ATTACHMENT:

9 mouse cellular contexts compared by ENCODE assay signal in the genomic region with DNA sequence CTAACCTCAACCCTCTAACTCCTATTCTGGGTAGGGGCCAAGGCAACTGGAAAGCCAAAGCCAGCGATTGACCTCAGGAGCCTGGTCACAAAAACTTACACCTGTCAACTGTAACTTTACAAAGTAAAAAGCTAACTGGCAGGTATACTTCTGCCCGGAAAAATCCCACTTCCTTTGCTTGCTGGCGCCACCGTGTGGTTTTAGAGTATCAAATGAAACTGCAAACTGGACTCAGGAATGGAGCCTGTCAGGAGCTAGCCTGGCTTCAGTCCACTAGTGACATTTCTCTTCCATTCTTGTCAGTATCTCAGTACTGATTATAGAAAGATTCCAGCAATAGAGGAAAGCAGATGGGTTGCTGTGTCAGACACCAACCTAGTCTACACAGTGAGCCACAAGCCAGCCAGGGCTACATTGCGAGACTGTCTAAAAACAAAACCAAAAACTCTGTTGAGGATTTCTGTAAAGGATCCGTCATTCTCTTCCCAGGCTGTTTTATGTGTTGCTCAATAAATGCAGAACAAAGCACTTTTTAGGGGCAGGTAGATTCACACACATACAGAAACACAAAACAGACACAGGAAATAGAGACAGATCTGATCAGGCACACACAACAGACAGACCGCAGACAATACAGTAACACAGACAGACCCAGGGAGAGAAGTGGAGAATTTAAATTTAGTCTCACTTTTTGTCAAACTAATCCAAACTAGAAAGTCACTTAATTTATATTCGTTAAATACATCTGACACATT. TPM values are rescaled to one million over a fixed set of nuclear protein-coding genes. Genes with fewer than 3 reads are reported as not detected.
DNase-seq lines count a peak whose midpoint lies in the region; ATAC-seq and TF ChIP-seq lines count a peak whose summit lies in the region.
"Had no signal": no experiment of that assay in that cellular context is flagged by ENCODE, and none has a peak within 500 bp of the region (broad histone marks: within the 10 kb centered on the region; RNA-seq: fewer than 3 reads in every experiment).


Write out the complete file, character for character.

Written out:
9 mouse cellular contexts compared by ENCODE assay signal in the genomic region with DNA sequence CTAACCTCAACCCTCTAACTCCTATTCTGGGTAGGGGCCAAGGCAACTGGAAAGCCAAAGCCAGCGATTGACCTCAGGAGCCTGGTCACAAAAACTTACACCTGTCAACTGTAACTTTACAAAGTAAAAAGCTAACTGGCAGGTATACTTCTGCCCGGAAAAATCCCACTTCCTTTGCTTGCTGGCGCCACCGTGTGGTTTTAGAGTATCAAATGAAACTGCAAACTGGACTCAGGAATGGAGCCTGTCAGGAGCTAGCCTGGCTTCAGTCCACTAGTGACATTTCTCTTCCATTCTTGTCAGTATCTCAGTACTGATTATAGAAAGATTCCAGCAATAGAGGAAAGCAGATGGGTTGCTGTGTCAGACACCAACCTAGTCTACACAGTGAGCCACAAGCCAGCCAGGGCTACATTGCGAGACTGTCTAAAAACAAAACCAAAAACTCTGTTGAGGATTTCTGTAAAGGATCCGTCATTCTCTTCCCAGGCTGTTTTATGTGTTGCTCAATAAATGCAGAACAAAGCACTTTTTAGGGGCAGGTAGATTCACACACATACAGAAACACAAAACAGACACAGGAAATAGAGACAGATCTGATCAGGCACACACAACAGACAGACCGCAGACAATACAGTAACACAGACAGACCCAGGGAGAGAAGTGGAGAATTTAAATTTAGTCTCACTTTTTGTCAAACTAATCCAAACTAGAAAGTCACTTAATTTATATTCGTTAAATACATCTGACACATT. TPM values are rescaled to one million over a fixed set of nuclear protein-coding genes. Genes with fewer than 3 reads are reported as not detected.
DNase-seq lines count a peak whose midpoint lies in the region; ATAC-seq and TF ChIP-seq lines count a peak whose summit lies in the region.
"Had no signal": no experiment of that assay in that cellular context is flagged by ENCODE, and none has a peak within 500 bp of the region (broad histone marks: within the 10 kb centered on the region; RNA-seq: fewer than 3 reads in every experiment).